I would have thought that would imply that their influence has been rather shortlived then wouldn't it?
No signature worth mentioning...
Surely it has to be the Floyd albums. We will never see the likes of them again in the mainstream simply due to the way music is consumed these days.
They have had hardly any influence at all, unless you mean the Syd Barrett era; now that did influence a lot of bands.
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Came in to post Autobahn by Kraftwerk, even though I don't enjoy it that much.
Personally, for electronic it's Selected Ambient Works 85–92 by Aphex Twin.
Observe the signature in its natural habitat.
I may go for Pet Sounds by the Beach Boys, not the best but it influenced the Beatles before Sgt. Pepper and no doubt many others. Others would be Bob Dylan: Bringing It All Back Home. exploding boundaries and Jimi Hendrix: Are You Experienced?, who knows where rock music would be without Jimi's influence?
You're quite right. Floyd have had no influence on any music whatsoever.
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I didn't say none, but I personally think the Syd Barrett era was far more influential; Blur for starters, though the list is a long one.
Name me some big and highly regarded bands that were influenced by post-Barrett Floyd? (I'm not mocking, I genuinely would like to know if I'm wide of the mark)
Well apparently all these bands cite PF as an influence: U2, Queen, Tool, Radiohead, Kraftwerk, Queensrÿche, Nine Inch Nails, the Orb, Porcupine Tree and the Smashing Pumpkins.
So because a small section of one Kraftwerk track sounds vaguely like a small section of a Pink Floyd track, they were influenced by them?
Have you got any quotations from any of these bands saying they were inspired by post-Barrett Pink Floyd?
A bit of proof would be good.
This is quite interesting.
What has Syd Barrett got to do with it. No-one mentioned him except for you and whether he was responsible or not, the band that is PF created some ground-breaking stuff.
It appears to me that whole genres of music have been inspired by the likes of Pink Floyd, from rock to chillout.
Not really, you could argue that the whole dance music mixing tunes into one another was partly inspired by the journies of those albums.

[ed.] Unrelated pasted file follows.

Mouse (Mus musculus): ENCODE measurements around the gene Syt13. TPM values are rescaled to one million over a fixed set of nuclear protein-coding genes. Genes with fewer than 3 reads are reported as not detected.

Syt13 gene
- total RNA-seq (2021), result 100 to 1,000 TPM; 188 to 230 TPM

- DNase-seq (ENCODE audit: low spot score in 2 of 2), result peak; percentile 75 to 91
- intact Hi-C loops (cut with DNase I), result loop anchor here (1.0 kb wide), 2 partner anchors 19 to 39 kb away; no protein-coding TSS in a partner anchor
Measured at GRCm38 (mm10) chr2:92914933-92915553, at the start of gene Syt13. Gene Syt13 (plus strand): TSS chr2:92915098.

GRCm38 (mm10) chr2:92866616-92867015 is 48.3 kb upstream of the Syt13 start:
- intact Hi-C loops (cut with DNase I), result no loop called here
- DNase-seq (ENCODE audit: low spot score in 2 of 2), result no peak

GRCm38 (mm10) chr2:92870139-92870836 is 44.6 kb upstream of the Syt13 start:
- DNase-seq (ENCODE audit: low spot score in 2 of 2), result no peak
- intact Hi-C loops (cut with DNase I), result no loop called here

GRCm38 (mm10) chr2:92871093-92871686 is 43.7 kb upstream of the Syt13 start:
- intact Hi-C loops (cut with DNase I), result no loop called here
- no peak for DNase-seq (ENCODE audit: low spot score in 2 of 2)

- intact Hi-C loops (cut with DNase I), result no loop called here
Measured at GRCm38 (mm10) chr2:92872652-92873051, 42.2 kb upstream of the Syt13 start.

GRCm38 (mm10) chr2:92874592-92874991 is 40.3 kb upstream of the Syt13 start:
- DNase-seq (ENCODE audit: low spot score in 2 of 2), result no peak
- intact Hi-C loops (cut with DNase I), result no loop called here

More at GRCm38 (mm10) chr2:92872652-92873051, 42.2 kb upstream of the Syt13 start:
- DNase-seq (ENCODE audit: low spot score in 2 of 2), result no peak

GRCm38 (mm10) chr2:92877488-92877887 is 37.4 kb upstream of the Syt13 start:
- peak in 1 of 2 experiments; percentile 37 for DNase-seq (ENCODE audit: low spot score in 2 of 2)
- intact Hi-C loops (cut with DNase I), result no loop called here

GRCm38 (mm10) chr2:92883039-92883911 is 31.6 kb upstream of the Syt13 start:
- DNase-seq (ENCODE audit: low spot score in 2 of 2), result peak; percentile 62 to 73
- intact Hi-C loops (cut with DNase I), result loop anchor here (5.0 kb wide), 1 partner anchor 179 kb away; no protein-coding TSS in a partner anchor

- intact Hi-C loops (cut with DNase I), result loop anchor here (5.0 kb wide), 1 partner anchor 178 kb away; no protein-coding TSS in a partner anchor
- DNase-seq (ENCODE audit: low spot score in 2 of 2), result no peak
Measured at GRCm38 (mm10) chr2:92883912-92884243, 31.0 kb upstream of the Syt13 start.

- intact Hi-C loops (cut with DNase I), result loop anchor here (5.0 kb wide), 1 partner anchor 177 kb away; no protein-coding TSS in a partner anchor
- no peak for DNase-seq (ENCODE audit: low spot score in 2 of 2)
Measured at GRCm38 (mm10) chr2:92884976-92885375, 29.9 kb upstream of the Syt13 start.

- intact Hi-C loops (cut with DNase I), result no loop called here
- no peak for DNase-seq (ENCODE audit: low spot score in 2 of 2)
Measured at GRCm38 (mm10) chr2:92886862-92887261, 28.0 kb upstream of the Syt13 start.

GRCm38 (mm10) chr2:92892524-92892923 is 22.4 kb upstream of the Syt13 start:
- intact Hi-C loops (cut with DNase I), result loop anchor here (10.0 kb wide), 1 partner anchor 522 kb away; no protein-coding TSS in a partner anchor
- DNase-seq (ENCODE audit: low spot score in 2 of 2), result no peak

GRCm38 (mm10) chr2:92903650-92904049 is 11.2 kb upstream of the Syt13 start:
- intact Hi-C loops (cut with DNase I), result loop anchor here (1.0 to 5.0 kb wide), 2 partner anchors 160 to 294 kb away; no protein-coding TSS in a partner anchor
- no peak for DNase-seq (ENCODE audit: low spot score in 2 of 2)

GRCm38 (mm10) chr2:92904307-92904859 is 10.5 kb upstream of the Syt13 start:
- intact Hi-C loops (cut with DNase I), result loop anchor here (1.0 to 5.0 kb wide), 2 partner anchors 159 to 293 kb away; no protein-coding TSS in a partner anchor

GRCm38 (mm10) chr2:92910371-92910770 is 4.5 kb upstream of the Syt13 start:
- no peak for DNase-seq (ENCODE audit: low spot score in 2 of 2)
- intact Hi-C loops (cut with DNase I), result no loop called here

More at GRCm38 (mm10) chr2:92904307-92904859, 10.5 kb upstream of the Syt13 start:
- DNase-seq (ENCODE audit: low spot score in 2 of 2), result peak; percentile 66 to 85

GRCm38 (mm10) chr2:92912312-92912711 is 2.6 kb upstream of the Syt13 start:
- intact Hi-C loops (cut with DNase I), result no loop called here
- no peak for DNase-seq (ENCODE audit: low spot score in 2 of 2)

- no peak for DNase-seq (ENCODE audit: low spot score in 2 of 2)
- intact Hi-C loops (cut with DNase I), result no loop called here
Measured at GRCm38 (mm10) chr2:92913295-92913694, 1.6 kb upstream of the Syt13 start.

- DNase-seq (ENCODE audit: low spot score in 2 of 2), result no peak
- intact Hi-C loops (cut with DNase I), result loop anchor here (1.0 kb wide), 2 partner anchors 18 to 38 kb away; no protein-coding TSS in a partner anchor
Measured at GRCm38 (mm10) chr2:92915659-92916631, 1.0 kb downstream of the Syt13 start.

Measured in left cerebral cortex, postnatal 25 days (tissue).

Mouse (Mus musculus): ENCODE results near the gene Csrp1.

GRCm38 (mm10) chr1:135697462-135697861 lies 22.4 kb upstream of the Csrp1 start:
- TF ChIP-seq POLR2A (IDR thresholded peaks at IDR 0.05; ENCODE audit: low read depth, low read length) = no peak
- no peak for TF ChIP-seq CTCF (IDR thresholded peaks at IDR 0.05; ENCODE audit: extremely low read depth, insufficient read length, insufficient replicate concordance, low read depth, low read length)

Taking the thread title literally, then the most influential recordings ever were probably those made on the original Edison Phonograph and Berliner Gramophone systems.
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On the contrary, Waters-era Floyd may have been more influential than you ever could imagine. Over a decade ago I listened to Prodigy's Music For A Jilted Generation, and the first half reminded me wholly of Echoes - way past the time Barrett left.
Also, if you listen to the synthesisers on Welcome To The Machine (Wish You Were Here) - well I'm sure the synth riff at the end has been copied countless times.
It's been very fashionable to write off Waters as a grumpy old fart - thanks to half-witted rags like Uncut et al, but their 4 major records in the 70s are impossible to ignore.
Also, I agree with Chebby that without Stevie Wonder, RnB acts like Beyonce would be nowhere today. On that note I may be buying my first Beyonce album - her very latest CD is apparently excellent.
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What has Syd Barrett got to do with it.
Are you saying rock music didn't exist before Pink Floyd?
Not exactly proof but best I can find
"Queen II was recorded at Trident Studios in August 1973, chiefly produced by Roy Baker, chiefly engineered by Mike Stone (Father to Son andSeven Seas of Rhye being notable exceptions) and released on 8th March 1974. Freddie Mercury was the album's chief composer, lyricist and arranger. It was a moderate commercial success and their first release ever to be No 1 somewhere (Belgium, to be precise). The album was massively popular amongst fans, band members, crew and other musicians.
While not by any means a concept record, it's arranged by 'blocks' of tracks by the same songwriter, a concept which is similar to (and possibly inspired by) Pink Floyd's Ummagumma. In fact there's a lot of Pink Floyd on this record: compare Procession with Speak to Me, basically the same intro. It's worth mentioning that, by the time Queen II was being recorded, Dark Side of the Moon was a huge commercial success in Britain. Pink Floyd were one of the few bands all Queen members seemed to be quite fond of; Deacon, May and Taylor mentioned them in interviews over the years, and Mercury's driver/PA confirmed they were one of the groups he used to listen while being chauffered."
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